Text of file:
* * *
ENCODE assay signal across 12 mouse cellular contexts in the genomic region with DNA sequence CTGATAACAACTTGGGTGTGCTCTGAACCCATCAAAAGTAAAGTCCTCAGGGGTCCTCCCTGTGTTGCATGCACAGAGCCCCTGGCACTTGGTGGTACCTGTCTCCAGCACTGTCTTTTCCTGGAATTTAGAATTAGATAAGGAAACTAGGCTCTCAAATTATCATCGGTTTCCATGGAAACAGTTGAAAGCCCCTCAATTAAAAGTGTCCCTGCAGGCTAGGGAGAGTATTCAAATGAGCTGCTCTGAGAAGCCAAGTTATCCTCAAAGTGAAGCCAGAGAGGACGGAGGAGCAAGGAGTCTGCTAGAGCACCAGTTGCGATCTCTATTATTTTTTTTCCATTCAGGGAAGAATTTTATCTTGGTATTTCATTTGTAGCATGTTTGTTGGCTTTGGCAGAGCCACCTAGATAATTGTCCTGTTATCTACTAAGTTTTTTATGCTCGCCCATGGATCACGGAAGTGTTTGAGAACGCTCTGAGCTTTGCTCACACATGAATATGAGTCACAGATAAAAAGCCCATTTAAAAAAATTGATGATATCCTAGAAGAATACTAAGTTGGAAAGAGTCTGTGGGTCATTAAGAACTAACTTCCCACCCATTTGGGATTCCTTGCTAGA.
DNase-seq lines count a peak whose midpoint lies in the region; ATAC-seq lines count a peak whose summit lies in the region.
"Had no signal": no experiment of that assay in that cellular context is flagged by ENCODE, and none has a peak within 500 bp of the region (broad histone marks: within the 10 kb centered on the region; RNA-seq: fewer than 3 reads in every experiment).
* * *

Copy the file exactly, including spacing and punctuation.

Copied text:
ENCODE assay signal across 12 mouse cellular contexts in the genomic region with DNA sequence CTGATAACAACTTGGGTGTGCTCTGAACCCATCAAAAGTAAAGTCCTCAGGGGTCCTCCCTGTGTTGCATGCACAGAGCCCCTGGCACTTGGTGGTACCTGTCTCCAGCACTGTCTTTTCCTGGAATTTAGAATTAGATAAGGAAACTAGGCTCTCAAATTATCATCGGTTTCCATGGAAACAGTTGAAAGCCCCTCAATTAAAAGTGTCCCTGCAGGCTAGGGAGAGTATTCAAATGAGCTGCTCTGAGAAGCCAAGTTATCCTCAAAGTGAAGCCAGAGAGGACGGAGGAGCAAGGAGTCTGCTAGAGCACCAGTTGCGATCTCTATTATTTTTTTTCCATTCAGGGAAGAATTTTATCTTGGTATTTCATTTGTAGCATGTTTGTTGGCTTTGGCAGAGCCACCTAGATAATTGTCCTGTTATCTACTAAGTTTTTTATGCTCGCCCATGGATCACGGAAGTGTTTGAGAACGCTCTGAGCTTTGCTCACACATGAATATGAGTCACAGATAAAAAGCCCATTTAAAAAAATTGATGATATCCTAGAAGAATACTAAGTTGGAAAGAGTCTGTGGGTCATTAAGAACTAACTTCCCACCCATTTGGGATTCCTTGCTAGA.
DNase-seq lines count a peak whose midpoint lies in the region; ATAC-seq lines count a peak whose summit lies in the region.
"Had no signal": no experiment of that assay in that cellular context is flagged by ENCODE, and none has a peak within 500 bp of the region (broad histone marks: within the 10 kb centered on the region; RNA-seq: fewer than 3 reads in every experiment).